Neither of these interpretations is correct. “Inadequate to accept or reject” means just that—inadequate. If there is evidence in either direction that is suggestive but not sufficiently strong about the causal relationship, it will be reflected in the weight-of-evidence assessments of the epidemiologic or the mechanistic data. However suggestive those assessments might be, in the end the committee concluded that the evidence was inadequate to accept or reject a causal association.
The committee does want to emphasize many of the adverse events examined are exceedingly rare in the population overall, and in most instances any particular adverse event, be it arthritis, meningitis, or any of the other vaccine–adverse events that the committee considered, are not preceded by immunization. The committee chose cautious and scientific language for our conclusions, because, especially with rare events, it is not possible to prove a negative (i.e., the vaccine did not and cannot cause the event). The committee cannot say that in a certain person at a certain time, some event cannot happen; there is much about biology that is not known.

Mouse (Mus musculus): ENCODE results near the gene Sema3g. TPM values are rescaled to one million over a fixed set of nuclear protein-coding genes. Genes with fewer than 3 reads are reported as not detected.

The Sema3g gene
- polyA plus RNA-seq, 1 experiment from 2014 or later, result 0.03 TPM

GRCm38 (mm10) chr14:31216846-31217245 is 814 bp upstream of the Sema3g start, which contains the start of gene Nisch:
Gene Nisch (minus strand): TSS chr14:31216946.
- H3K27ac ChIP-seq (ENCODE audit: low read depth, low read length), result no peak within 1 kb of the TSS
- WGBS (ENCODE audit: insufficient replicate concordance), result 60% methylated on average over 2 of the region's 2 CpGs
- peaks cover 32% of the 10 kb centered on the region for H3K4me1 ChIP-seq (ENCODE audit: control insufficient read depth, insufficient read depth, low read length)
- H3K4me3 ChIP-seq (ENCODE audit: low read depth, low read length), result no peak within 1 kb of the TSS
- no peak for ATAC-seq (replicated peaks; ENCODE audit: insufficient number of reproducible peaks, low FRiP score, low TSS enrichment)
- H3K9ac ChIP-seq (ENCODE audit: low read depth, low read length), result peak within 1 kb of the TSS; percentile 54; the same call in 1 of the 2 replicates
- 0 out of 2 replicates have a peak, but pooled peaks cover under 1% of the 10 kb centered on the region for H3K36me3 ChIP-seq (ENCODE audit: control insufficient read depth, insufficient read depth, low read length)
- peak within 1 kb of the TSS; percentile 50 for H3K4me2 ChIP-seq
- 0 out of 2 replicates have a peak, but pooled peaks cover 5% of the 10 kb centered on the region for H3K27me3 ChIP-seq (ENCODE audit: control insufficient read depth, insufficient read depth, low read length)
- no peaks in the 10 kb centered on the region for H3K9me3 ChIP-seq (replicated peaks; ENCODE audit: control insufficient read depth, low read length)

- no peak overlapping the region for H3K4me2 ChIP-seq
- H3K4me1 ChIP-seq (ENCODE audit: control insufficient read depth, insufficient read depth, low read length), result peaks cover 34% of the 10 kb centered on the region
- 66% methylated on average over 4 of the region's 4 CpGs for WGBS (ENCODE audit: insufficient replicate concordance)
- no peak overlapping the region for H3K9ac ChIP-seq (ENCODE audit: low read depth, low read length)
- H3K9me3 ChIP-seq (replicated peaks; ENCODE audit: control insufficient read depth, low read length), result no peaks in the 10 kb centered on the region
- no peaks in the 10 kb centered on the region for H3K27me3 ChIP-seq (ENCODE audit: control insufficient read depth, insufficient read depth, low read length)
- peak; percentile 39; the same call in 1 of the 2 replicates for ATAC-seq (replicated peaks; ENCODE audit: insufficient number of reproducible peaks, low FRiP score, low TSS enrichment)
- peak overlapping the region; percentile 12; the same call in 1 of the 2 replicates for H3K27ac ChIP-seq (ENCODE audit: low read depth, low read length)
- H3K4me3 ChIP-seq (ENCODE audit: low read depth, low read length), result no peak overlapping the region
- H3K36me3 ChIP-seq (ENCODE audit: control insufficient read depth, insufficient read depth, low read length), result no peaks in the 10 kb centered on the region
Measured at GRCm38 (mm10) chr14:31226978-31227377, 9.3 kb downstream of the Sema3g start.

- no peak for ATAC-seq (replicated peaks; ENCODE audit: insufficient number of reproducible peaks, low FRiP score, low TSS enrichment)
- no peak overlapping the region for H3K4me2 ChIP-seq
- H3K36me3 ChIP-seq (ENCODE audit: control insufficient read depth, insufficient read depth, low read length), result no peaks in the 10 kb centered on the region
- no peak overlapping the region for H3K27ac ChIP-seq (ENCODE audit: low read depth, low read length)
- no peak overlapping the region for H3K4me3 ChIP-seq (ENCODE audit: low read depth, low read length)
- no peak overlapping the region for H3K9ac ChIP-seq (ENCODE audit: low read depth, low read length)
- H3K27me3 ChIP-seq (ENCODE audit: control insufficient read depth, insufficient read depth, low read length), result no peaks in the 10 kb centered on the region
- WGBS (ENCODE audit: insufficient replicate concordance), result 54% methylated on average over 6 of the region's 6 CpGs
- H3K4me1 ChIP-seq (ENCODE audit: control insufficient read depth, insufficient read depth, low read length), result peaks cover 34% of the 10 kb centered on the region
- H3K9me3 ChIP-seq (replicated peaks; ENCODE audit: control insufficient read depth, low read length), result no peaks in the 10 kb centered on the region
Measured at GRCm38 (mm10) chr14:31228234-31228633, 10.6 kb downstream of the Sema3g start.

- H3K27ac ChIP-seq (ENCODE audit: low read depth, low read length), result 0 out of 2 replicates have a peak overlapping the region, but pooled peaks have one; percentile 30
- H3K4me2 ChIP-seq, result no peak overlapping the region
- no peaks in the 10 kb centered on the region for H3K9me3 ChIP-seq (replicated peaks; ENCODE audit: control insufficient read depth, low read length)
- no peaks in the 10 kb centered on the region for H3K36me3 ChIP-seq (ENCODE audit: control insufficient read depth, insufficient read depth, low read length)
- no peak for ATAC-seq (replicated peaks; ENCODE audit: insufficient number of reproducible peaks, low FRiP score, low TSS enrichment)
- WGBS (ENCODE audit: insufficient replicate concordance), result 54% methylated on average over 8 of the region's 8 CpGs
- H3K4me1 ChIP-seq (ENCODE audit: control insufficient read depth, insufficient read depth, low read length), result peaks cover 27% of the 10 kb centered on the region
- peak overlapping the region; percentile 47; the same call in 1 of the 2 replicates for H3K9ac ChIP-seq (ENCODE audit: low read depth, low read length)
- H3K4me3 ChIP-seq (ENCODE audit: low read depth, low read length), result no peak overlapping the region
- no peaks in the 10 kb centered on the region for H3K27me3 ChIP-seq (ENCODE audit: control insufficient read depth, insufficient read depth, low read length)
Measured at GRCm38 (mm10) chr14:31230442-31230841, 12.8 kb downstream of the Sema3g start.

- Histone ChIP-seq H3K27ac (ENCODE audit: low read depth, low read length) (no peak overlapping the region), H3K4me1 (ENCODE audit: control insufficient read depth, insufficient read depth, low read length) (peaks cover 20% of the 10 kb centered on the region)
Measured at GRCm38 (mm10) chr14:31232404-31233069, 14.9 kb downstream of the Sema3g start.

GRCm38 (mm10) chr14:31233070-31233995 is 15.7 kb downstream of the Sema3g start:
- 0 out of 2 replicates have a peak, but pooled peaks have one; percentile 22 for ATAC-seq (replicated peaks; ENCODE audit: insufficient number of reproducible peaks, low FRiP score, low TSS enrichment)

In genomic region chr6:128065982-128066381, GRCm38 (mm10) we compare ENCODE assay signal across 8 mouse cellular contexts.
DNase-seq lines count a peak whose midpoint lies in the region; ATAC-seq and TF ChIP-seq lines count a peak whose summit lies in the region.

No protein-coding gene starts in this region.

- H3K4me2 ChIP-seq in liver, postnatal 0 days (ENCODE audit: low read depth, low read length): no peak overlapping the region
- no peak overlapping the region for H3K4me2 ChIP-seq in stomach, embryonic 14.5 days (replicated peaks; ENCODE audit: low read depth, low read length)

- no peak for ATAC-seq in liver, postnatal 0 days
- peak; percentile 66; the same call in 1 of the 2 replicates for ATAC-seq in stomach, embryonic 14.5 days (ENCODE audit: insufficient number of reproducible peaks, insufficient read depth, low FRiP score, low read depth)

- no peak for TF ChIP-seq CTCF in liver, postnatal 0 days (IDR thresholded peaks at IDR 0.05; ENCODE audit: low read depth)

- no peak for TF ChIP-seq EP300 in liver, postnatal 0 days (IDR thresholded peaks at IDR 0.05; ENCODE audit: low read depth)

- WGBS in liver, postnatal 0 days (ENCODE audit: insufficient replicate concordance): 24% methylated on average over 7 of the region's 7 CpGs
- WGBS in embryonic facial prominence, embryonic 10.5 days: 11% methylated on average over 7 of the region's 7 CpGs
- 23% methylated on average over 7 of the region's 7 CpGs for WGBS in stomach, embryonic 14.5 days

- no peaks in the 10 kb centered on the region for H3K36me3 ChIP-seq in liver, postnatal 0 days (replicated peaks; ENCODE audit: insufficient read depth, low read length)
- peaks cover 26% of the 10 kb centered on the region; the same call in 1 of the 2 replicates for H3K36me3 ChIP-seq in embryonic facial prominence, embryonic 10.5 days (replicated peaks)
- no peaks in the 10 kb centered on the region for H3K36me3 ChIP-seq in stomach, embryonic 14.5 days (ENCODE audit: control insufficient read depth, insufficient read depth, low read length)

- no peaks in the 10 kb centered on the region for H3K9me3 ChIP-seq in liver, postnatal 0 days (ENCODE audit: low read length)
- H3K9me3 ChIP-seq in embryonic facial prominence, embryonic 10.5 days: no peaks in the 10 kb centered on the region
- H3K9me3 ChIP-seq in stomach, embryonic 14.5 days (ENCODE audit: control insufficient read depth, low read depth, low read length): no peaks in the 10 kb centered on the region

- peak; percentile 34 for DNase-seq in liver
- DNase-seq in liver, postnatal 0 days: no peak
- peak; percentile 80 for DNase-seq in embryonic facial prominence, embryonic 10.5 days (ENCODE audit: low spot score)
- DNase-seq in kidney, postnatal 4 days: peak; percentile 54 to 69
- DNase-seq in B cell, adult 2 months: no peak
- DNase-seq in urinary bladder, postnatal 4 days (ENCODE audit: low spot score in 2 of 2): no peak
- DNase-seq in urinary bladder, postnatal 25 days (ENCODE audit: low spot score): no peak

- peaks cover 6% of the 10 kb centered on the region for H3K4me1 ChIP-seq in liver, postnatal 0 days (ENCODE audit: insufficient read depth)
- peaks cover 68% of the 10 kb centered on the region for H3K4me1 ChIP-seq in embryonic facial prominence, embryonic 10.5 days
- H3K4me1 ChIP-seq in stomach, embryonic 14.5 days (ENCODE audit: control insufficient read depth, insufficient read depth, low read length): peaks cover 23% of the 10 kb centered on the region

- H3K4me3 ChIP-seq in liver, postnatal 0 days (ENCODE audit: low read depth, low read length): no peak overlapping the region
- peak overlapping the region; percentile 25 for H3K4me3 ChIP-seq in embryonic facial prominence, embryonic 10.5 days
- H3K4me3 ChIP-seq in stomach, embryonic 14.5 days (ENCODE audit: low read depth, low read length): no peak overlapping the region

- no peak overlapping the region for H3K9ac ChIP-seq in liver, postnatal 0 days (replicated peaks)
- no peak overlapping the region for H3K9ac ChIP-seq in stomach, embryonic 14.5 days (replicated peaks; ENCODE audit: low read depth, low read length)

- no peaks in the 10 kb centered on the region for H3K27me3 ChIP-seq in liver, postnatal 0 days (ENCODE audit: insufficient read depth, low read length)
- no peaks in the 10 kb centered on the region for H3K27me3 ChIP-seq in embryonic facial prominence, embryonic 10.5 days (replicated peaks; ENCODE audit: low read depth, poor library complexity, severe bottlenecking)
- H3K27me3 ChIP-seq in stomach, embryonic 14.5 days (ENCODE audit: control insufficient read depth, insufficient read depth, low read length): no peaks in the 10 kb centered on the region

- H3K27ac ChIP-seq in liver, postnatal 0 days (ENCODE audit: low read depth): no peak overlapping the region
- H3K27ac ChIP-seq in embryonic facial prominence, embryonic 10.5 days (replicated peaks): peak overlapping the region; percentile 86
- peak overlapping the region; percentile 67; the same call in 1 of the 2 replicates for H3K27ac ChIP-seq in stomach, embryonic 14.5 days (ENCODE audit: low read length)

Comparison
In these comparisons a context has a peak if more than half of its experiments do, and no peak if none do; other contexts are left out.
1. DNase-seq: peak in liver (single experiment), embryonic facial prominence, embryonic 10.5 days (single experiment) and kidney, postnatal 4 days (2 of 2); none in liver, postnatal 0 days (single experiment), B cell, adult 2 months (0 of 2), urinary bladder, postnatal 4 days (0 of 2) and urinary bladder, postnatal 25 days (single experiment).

The committee tried to apply consistent standards when reviewing individual articles and when assessing the bodies of evidence. Some of the conclusions were easy to reach; the evidence was clear and consistent or, in the other extreme, completely absent. Some conclusions required substantial discussion and debate. Inevitably, there are elements of expert clinical and scientific judgment involved.
The committee used the best evidence available at the time. The committee hopes that the report is sufficiently transparent such that when new information emerges from either the clinic or the laboratory, others will be able to assess the importance of that new information within the approach and set of conclusions set forth in this report.
The committee hopes this summary of the thinking of the committee is helpful to the reader.
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